One of the most damaging myths about retirement is that “easy is good, and hard is bad.” But when in our lives did we ever get something worthwhile by taking the easy way out? What if I were to say that, especially in the case of an older adult, exactly the opposite is true – easy is bad and hard is good. This fits much better with my experience of reality over the past 67 years, and all the research on aging I have done in support of the Dynamic Aging Program (DAP). So, why do most retired people drift towards an easier version of retirement, even when that version has never really made any sense in the past?
My intention here is not to crack a whip over newly retired people. Most of them need a transitionary break before launching into a whole new stage in life. After all, it is very time consuming and difficult raising a family and forging a career. The problem is that many people unwittingly adopt new roles and responsibilities immediately upon retirement that our society says are appropriate for an older adult. This might include taking care of grandkids, traveling, volunteerism, hobbies, games, committees, boards of directors, and many other pastimes that are fun (at least for a while), usually social (although I do have a couple of acquaintances with model train set-ups in their basement), and/or not too challenging. However, once we have spent some time in this transition, most of us find that we have become comfortably ensconced in a set of activities that are both easy and well within our comfort zones. It is all too common for a 1 or 2 year transition to turn into 5, 10, or even 20 years before the person realizes they have squandered the one opportunity to find their unique purpose in life and accomplish something of importance.
Just Passing Time
My observation from teaching literally hundreds of retired students is that many newly retired older adults launch into an array of activities hoping to find something that will make their lives meaningful – such as POA Boards, book groups, taking classes, golf, tennis, bridge, visiting the grandchildren, travel, etc. The list is different for every individual, but these activities are usually mildly entertaining, keep us busy, and help fulfill our need for social interaction. However, whether we know it or not, our tendency is to limit ourselves to society’s interpretation of retirement, and what it believes older adults should and should not be doing. It is kind of like a social herding process to keep us out of the more fertile pastures – and corralled into a confined, fallow place where our movements are restricted and all we can do is play and interact with the other old horses. In reality, what these activities all have in common is they are just different ways to easily pass time before death. However, this is becoming an increasingly longer period of time with lifespans of older adults now approaching 90 years.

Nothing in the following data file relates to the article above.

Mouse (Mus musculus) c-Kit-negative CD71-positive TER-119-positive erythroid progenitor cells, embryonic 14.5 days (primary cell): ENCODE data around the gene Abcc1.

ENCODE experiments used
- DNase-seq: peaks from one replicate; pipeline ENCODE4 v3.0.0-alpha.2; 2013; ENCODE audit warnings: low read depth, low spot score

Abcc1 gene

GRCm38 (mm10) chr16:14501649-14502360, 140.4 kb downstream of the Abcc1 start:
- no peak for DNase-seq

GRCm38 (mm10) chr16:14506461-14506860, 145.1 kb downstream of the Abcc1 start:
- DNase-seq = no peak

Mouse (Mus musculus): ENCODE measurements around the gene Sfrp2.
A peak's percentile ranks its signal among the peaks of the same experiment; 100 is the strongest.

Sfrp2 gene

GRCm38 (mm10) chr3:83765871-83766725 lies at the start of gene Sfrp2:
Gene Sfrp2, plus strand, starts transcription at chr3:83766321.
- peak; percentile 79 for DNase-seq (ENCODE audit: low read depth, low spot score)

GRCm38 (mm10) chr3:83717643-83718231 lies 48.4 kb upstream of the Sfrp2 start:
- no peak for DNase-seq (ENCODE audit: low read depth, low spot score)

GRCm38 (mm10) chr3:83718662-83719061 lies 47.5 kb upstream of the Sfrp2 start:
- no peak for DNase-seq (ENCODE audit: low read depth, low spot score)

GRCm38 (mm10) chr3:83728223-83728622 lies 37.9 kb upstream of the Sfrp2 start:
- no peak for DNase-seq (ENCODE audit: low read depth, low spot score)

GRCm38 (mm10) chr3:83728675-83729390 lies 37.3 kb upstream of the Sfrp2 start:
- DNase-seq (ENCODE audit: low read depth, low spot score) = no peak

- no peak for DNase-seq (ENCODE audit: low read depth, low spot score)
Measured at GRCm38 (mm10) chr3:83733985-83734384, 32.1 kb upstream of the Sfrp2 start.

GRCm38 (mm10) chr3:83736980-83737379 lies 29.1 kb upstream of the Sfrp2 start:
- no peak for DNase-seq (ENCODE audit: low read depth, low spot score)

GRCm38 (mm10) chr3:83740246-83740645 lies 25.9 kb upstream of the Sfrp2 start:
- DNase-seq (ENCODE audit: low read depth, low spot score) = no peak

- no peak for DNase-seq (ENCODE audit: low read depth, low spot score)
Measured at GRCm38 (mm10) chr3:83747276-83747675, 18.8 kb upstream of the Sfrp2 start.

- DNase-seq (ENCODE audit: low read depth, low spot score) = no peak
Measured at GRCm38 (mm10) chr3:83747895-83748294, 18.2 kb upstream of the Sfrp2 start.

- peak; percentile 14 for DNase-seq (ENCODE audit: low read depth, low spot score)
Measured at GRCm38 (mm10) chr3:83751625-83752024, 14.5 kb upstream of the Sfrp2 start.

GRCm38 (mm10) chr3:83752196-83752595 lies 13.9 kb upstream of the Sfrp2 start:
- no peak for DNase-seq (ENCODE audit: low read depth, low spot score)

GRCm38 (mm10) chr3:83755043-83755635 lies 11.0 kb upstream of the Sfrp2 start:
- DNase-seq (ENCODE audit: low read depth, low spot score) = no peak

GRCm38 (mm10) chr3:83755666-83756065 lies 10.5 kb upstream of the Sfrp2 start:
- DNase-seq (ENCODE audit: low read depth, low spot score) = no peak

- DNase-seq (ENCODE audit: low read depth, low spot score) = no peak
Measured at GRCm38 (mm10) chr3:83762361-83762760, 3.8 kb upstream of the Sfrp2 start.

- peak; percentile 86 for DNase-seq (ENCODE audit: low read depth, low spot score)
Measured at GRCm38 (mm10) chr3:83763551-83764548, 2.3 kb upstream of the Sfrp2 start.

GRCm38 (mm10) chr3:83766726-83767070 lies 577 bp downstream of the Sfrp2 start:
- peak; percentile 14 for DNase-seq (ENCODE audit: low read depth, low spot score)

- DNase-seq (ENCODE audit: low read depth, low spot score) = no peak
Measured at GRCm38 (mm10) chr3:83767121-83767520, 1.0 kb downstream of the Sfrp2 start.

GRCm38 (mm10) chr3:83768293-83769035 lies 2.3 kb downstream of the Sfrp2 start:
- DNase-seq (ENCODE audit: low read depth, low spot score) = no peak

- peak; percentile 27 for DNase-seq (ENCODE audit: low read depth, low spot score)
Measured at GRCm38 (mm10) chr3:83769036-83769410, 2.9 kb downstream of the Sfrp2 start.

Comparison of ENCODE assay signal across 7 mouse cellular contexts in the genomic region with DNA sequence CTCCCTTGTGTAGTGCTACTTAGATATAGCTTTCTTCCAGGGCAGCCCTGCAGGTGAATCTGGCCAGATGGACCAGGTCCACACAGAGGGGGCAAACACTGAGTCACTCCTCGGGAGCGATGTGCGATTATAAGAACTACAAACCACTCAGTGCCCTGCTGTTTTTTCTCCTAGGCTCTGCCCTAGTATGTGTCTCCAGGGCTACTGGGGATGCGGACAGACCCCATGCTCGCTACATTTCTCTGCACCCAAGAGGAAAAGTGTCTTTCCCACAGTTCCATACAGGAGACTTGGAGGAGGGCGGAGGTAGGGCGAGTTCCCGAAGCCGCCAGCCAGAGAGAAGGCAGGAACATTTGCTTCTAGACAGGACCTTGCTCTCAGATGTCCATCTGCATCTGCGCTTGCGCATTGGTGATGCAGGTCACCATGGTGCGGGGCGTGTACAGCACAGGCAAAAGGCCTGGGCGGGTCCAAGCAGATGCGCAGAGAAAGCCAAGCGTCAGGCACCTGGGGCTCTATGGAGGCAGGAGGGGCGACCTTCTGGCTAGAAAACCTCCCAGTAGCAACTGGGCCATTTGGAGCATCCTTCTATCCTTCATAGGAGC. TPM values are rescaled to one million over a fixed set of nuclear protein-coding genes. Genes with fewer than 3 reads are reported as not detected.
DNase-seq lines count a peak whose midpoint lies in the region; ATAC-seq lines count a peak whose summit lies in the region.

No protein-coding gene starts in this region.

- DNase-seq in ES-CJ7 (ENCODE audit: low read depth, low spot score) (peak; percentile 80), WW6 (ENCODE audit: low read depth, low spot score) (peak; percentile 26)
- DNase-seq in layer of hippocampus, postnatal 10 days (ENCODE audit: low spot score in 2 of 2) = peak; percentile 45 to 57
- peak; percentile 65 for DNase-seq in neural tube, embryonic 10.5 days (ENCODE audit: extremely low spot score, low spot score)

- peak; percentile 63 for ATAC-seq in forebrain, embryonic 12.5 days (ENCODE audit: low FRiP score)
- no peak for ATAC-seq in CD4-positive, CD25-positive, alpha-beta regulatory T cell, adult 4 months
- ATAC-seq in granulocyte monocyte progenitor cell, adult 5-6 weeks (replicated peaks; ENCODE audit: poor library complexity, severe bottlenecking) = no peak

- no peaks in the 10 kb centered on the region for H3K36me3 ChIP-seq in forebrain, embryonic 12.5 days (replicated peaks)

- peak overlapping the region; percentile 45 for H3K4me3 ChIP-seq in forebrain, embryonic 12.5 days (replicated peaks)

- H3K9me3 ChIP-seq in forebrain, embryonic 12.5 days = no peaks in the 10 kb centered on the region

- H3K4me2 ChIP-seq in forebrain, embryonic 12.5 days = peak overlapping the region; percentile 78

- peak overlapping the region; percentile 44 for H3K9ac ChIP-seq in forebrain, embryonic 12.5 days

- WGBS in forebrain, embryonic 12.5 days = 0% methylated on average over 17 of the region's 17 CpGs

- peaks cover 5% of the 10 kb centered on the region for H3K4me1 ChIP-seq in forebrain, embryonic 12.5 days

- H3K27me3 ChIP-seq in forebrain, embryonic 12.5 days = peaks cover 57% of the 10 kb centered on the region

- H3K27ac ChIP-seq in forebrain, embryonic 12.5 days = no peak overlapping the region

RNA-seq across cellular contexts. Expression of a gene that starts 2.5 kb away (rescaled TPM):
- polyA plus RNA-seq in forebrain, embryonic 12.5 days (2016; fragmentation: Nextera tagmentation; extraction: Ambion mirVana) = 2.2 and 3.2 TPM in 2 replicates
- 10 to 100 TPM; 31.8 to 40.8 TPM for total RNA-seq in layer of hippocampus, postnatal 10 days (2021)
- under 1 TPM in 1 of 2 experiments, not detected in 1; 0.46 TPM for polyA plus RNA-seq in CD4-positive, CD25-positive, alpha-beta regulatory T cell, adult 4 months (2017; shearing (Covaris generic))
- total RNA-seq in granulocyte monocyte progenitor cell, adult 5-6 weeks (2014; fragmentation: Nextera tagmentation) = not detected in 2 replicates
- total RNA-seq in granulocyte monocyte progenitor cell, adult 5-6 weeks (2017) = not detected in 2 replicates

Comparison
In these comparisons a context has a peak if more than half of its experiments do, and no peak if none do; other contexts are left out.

What seems to happen most frequently is that many retirees easily get caught up in what Martin Heidegger called a state of “Entangled Everydayness.” In other words, newly retired people tend to become immersed in a relatively comfortable daily routine and social life, forgetting – or else never realizing – they have a greater purpose to accomplish. Now, if you don’t feel in the depths of your Being that you have a greater mission to fulfill here on earth than your prior job as a sales manager, accountant, lawyer, builder, etc. – or if you think your main purpose in life was to simply shove your genes forward in time by raising a family – then I suggest you stop reading this blog for now, and wait until the need for something greater in your life arises. But, if your experience of life is that you are constantly driven to become a better person, or that you feel a need to be progressing towards something of greater importance or significance – even if you don’t know what it is at this time – then please read on.